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From Edgar Poce <edgarp...@gmail.com>
Subject Re: Is JDBC persistence manager supported by jackrabbit?
Date Thu, 01 Sep 2005 03:35:33 GMT
Hi vadim

Vadim Gritsenko wrote:
> Edgar,
> 
> Was trying to find more information following your references, but...
> 
>> [1] http://thread.gmane.org/gmane.comp.apache.jackrabbit.devel/1435
> 
> 
> Points to JIRA which states [1]:
> 
>    Comment by Edgar Poce [12/Jul/05 06:00 AM]
>    This kind of approach is discouraged by design
> 
> Can you please clarify your point? 

There are a couple of conversations in the archive about this. My point 
is that the PM contract is not suitable for mapping the itemstates into 
a relational database with a table design that breaks the ItemState into 
its constituent parts. The PM is intended to keep it simple, which means 
to store the itemstate as a whole without interpreting the data. See the 
jdbc pm under contrib.

The main problem to store the itemstates in a complex schema is the 
Collection handling. Since Collection fields changes are not logged into 
add/update/remove aware objects, all the elements in the Collection must 
be stored on each write call. It causes a hit on performance when 
handling collections with lots of elements, even with the simple PMs 
included in the core.

see the second chart in http://issues.apache.org/jira/browse/JCR-188. In 
my PIV box with Object PM + cqfs, any write operation (e.g. set a 
property) takes up to half a sec when the given node reaches 3k children.
If I tried to run the same test with the impl proposed in jcr-91, the 
half sec mark would be reached much sooner than with 3k children, just a 
hundred children would make the repo unbearably slow.

when I decided to write the jdbc pm proposed in jcr-91 I wanted:

1 - a mature, transactional and scalable persistence storage
2 - use rdbms administrative tools, like scheduled backups, etc.
3 - rdbms referential integrity
4 - avoid redundancy. PMs store the NodeReferences twice.
5 - a storage that allows to modify the data easily, just in case.

But in order to achieve the above goals the PM should interpret the data 
:(. Maybe we can bring this up again after the first release ...

 > Or, may be point to the document /
 > discussion regarding the design?
 >
Even when it's not directly related you might want to take a look to the 
Dominique's post about jackrabbit internals. See 
http://article.gmane.org/gmane.comp.apache.jackrabbit.devel/1223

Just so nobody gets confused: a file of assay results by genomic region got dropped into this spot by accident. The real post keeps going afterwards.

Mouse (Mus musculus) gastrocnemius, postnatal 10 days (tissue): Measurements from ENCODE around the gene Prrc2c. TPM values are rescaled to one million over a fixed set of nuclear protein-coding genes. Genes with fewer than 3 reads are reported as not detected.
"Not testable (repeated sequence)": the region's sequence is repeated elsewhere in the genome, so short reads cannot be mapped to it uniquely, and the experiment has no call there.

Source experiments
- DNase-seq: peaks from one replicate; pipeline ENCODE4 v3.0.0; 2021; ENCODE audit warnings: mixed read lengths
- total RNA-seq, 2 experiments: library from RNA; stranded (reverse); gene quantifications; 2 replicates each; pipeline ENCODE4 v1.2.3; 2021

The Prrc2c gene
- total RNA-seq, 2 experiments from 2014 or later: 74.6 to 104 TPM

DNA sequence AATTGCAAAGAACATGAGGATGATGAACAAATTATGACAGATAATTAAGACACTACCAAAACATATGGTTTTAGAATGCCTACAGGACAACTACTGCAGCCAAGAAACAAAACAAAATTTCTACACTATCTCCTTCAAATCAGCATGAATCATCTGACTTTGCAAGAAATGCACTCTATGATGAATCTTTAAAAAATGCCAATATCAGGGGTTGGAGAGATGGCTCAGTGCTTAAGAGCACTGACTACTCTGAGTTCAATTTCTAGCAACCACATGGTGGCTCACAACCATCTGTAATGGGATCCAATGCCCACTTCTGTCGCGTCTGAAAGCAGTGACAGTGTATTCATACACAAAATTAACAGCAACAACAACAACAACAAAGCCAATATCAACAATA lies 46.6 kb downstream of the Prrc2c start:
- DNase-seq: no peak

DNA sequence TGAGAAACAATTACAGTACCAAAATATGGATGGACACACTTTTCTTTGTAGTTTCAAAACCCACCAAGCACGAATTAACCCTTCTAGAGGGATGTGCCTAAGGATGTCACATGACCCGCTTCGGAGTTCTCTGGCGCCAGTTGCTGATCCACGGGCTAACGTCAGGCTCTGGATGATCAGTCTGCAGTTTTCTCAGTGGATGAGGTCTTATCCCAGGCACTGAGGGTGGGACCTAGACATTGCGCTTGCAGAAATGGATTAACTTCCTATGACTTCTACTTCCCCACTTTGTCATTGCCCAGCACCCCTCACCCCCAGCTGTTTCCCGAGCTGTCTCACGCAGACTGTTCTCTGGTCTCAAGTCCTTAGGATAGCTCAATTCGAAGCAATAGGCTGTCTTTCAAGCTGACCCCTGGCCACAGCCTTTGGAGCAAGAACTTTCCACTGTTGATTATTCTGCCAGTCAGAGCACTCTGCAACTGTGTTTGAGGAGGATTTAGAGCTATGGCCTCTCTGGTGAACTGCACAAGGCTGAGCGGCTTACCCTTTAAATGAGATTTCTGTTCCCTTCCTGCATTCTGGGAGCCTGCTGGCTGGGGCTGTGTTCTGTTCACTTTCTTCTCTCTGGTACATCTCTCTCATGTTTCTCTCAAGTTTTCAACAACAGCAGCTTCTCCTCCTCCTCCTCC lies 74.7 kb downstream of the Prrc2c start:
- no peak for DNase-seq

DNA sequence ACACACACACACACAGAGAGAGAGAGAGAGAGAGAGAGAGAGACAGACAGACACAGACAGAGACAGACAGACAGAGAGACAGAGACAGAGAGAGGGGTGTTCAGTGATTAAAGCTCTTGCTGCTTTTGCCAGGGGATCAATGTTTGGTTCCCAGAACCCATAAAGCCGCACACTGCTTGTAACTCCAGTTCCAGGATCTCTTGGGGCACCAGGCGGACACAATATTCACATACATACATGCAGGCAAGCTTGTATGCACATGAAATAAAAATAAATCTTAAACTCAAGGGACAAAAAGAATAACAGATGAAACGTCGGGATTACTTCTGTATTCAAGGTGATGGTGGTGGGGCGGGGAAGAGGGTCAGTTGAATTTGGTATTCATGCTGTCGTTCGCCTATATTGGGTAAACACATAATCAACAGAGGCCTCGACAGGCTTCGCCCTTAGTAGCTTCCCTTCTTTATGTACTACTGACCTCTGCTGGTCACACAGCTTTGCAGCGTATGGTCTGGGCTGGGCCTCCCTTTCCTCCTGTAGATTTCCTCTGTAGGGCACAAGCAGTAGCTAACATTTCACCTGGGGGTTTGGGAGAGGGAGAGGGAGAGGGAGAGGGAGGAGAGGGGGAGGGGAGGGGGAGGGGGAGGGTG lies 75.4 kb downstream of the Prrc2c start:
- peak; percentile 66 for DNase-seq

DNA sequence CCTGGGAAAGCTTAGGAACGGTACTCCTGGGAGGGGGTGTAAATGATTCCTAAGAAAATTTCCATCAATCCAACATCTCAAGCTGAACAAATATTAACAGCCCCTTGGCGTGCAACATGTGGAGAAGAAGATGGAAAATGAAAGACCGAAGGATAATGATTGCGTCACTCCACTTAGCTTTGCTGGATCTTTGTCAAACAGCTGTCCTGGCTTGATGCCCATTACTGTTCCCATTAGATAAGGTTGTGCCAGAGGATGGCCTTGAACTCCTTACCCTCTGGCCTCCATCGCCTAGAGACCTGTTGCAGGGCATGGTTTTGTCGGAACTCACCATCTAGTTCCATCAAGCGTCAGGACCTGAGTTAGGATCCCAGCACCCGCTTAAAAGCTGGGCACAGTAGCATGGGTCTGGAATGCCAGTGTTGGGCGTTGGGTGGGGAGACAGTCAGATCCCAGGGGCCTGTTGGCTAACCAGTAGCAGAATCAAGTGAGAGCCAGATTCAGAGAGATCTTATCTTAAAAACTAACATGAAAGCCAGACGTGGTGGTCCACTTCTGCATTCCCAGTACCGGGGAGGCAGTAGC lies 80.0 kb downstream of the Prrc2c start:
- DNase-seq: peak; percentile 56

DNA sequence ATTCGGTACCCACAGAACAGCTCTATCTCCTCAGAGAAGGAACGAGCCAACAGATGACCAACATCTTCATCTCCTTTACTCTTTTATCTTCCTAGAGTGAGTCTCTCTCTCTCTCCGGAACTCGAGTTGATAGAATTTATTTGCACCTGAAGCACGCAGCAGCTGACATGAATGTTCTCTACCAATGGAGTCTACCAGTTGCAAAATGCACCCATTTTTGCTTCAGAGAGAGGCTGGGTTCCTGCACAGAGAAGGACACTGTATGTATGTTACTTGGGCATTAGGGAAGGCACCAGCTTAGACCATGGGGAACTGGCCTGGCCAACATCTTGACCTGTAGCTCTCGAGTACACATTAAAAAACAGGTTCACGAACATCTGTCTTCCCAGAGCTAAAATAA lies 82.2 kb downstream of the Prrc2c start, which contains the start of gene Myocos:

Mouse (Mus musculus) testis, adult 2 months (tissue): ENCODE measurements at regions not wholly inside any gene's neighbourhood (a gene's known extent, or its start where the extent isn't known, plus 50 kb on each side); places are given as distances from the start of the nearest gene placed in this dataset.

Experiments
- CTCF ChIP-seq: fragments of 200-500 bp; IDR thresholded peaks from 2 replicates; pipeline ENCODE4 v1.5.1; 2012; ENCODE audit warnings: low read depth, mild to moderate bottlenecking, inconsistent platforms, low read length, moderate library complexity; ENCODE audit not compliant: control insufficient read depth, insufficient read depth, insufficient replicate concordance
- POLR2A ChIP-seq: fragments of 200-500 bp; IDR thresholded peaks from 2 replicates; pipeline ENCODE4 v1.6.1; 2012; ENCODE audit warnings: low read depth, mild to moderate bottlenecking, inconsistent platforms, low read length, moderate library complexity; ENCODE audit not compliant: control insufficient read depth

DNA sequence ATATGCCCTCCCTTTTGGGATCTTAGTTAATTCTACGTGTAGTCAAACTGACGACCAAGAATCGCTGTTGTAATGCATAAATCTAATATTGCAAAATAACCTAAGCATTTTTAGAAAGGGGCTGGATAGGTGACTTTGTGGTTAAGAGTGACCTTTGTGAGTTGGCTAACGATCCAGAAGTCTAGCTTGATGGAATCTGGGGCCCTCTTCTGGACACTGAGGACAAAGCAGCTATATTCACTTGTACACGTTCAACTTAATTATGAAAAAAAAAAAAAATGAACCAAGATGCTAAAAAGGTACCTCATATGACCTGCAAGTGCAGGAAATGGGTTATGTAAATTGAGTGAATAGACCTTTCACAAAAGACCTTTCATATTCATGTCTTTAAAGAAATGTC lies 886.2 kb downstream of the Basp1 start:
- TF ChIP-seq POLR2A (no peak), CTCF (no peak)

>> [2] http://wiki.apache.org/jackrabbit/PersistenceManagerFAQ
> 
> Points to Wiki page which does not clarify your POV either. 
It's not my point of view. I just collected the devs opinions on this 
issue from the mailing list. If it's not clear please trace the 
conversations in the archive and clarify it.

 > It states though:
> 
>    The PM interface was never intended as being a general SPI that
>    you could implement in order to integrate external datasources
>    with proprietary formats (e.g. a customers database).
> 
> This raises the question, what is the recommended SPI to code against?
> 
I think that the jcr-ext project under contrib might be a good starting 
point. Or, despite the PM is not intended to be a SPI, you can handle to 
plug your legacy data if you do it carefully.

> 
> PS Wiki page has incorrect statement:
> 
>     XML PersistenceManager
>       * Write operations are synchronized
> 
> AFAICS, XML PM (unnecessarily) syncronizes all calls, including load() 
> and exist() calls. 
Why incorrect? maybe incomplete...

 > Does it mean FileSystem interface considered to be
> single threaded? 
I don't think so

 > Does not make much sense, though...
> 
I agree. I think that the concurrency issue was handled first at the 
SHISM level, then it was moved to the PM, and then back to the SHISM 
(see http://issues.apache.org/jira/browse/JCR-164). Those synchronized 
modifiers seem to be there because the PM contract is not very clear 
yet, at least for me :(.

br,
edgar

> Thanks,
> Vadim
> 
> [1] http://issues.apache.org/jira/browse/JCR-91#action_12315534
> 
> 

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